At Fuego, evacuation is envisaged as a voluntary, community-led movement, in which the decision to leave is made by all community members and advised by institutions, rather than the forced removal of people from their property by the military or law enforcement. When Fuego’s activity increases, INSIVUMEH produces a Special Bulletin combining visual observations from OVFGO with satellite and seismic data compiled in Guatemala City. INSIVUMEH sends Special Bulletins directly to DPV, who add more information and simplify the language so that the bulletins are more comprehensible to communities around Fuego. DPV then sends the revised bulletins to COLREDes in each community. The COLRED must convene their community at the designated emergency meeting point to hear the contents of the bulletin. The community must then decide whether to evacuate or not. This decisión involves the community development council (COCODE, Consejo Comunitario de Desarrollo). DPV is legally responsible for communicating bulletins to COLREDes, and COLRED members are legally responsible for informing their communities. To protect COLREDes from potential legal issues if community members who decide not to evacuate are later impacted by volcanic hazards, a COLRED who unites their community during eruptive crisis must share a document called an “Acta”: residents unwilling to evacuate must sign the Acta declaring they absolve the COLRED of responsibility should they be harmed by volcanic hazards by staying. The COLRED must also complete a full list of residents who wish to evacuate and send this list to DPV. This list informs DPV of the number of evacuees, and therefore the amount of transport required. Once DPV has a list of evacuees from a community, they coordinate buses to visit that community to transport evacuees to shelters. This is the current evacuation process at Fuego and was most recently realized in the paroxysm of 5th May 2023 when communities on Fuego’s SW flanks evacuated. We will refer to this complicated process as “community-led evacuation” in this paper and debate its implications in “Understanding the drivers and processes of community-led evacuations”.

This paper explores eruptive evolution and human response to provide insights into available evacuation time during volcanic crisis. We explore these issues by asking two questions: Over what timescales do explosive paroxysms of Fuego evolve? and, how do these timescales relate to those of peoples’ past responses and evacuation actions? To address these questions, we structure our paper as follows: (1) constrain timescales of paroxysm at Fuego; (2) constrain timescales of response for several groups of actors; (3) pair timescales of paroxysms and actors’ responses to understand the processes and relationships involved in response to paroxysm; (4) compare these real paired timescales to idealized timescales to identify core drivers of gaps between these timescales and to understand where future research and risk mitigation could focus. Exploring these questions provides insights into past responses to volcanic crises at Fuego and affords understanding of possible responses in future. We end by discussing how the knowledge we present in this paper could be relevant to local actors with a common goal of preserving lives and livelihoods during eruptive crisis.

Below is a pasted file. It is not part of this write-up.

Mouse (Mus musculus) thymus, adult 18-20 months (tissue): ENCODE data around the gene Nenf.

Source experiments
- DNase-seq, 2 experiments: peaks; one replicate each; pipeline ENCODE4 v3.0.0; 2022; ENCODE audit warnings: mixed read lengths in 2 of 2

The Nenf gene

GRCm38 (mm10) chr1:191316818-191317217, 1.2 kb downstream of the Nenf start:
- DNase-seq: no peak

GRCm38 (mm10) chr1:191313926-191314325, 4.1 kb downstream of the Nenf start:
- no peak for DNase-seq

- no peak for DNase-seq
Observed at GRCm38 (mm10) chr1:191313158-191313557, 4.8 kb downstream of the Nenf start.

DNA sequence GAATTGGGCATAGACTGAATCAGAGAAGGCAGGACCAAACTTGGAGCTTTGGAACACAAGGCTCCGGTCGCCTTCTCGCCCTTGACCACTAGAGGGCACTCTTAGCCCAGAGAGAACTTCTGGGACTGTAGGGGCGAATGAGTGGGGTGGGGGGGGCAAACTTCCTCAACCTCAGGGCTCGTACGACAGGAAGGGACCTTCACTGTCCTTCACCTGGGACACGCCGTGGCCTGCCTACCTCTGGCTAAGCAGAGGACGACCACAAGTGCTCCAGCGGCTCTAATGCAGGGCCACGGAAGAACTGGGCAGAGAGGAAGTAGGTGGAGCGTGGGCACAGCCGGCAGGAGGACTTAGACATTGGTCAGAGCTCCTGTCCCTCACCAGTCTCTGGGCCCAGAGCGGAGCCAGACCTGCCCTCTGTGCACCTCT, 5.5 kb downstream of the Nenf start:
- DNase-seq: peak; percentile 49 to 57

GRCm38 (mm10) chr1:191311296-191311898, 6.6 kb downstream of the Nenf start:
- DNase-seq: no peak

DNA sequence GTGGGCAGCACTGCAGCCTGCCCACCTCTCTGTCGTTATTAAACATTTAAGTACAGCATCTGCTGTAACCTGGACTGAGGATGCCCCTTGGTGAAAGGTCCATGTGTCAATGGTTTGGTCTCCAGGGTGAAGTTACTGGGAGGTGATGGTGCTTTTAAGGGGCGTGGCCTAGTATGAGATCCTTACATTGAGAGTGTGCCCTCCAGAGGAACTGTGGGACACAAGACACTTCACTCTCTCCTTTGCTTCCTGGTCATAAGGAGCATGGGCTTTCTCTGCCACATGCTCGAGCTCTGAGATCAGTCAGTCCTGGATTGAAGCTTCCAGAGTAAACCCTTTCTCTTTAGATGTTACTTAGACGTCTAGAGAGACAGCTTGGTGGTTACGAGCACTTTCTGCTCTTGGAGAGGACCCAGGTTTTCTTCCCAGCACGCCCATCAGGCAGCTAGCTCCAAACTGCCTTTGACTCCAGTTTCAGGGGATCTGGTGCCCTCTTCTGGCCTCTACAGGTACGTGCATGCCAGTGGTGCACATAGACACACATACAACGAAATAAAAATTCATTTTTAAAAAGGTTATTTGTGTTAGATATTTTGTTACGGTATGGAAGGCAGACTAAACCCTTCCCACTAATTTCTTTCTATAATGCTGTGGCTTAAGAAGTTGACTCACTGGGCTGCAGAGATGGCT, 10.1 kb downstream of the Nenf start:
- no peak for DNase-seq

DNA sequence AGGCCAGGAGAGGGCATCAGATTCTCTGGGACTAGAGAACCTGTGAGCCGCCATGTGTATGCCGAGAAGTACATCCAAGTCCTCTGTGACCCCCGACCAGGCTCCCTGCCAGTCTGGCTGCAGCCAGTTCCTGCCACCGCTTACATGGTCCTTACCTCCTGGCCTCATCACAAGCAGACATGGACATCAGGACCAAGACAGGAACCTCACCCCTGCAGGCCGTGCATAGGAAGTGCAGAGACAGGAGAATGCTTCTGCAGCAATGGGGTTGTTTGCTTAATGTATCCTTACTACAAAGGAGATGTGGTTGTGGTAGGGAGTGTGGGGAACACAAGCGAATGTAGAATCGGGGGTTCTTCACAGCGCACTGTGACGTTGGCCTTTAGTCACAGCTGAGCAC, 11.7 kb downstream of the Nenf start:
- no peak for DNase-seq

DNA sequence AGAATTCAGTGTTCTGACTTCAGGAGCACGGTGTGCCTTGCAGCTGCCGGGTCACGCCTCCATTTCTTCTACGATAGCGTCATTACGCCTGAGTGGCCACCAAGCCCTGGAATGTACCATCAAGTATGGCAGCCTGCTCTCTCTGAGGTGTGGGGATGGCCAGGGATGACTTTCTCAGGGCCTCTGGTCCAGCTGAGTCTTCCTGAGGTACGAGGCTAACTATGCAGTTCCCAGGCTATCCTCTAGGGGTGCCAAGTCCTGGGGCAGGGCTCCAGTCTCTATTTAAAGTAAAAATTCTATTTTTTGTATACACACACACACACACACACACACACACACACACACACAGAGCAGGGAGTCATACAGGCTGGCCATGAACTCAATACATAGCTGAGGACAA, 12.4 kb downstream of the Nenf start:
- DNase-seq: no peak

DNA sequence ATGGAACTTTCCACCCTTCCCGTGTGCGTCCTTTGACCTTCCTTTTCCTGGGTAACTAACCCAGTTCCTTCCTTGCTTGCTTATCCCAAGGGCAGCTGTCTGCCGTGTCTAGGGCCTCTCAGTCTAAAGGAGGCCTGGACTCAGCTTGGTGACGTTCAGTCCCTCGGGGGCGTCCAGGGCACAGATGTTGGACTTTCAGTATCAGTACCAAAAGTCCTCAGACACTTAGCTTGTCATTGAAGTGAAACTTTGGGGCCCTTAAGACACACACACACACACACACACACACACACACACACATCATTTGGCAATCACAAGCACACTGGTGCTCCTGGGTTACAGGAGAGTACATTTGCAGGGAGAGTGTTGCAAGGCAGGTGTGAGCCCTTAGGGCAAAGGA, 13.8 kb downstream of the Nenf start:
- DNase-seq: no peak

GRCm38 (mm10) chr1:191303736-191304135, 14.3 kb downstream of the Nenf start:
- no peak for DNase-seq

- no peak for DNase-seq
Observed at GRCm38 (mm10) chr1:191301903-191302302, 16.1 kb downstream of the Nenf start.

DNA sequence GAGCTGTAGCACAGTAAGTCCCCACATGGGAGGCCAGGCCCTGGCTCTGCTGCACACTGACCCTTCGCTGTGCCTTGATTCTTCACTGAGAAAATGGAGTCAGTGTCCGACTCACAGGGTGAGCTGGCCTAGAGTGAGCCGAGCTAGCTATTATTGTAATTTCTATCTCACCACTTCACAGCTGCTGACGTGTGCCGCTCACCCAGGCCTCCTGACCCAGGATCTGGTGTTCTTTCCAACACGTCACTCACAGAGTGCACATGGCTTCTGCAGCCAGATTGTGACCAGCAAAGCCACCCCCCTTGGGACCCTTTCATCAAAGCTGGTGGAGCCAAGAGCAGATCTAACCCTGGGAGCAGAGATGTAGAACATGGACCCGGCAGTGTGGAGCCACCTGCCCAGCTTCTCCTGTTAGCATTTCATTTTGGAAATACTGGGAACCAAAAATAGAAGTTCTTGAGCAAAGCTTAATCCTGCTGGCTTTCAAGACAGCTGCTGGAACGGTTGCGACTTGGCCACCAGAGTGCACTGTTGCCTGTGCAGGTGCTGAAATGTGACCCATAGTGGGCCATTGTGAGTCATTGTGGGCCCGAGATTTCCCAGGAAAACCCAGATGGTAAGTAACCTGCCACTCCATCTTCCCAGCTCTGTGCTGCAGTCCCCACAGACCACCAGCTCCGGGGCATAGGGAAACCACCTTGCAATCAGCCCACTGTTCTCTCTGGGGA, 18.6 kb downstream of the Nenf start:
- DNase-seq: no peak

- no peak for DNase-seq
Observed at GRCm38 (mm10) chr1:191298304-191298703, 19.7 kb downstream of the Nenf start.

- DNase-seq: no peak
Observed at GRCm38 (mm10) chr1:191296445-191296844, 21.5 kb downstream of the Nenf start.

Analyzing timescales of eruption

We used several datasets to make multiparametric timeseries of four eruptive events (three paroxysms and one effusive eruption) in 2015–2018 (Fig. 2). We use these as archetypes to represent comparable paroxysms occurring since Fuego’s reactivation in 1999, and for comparison with previous studies of this period (Table 1). We included volcanic radiative power (VRP) values (measurements of the heat radiated by volcanic activity at the time of a satellite acquisition) from the MIROVA system (Coppola et al. 2020) and real-time seismic amplitude measurements (RSAM) from INSIVUMEH (also presented in Naismith et al. (2019)). We supplemented these with new data of SO2 fluxes measured by a multispectral camera, NicAIR (Prata and Bernardo 2009) that was deployed at the La Reunión golf resort between 2016 and 2020. A full description of how NicAIR data were processed and analysed appears in Naismith (2021).

Fig. 2
figure 2

Graphs show values of MIROVA (top), RSAM (middle), and SO2 (bottom) for the four eruptions of Fuego in 2015–2018 studied in this paper. Note that x-axis is not time but stage of eruptive cycle, where 0 = onset of eruption and 1 = end of eruption (start and end determined from INSIVUMEH Special Bulletins). Details of each eruption appear in correspondingly named sections and stages of eruption appear in Fig. 4

We found only certain events were suitable for study due to limited data availability. Before June 2018, INSIVUMEH had few resources to monitor Fuego’s activity (Roca et al. 2021). For 8 years the only permanent monitoring equipment was a single seismometer, FG3. In this period, RSAM from FG3 and visual observations of the volcano from the three INSIVUMEH observers at OVFGO were the primary data with which INSIVUMEH forecasted short-term changes in eruptive behaviour. Additional data from MIROVA and NicAIR allow us to explore paroxysms in greater detail, but these instruments’ coverage during the period of study was inconsistent for several reasons including cloud cover. The events captured in greatest detail are July and September 2016, November 2017, and June 2018, which is why we chose them for this study (see SM-1 in Supplementary Material). “Timescales of eruption” section presents VRP, RSAM, and SO2 datasets for these four eruptions, normalized for the length of each eruptive cycle to aid comparison of eruptive behaviour between events (following Watson et al. (2000)). We also pair VRP, RSAM, and SO2 datasets with INSIVUMEH Special Bulletins that describe Fuego’s activity (including eruption onset and end, lava effusion, and changes in explosivity) to give more detailed descriptions of each event.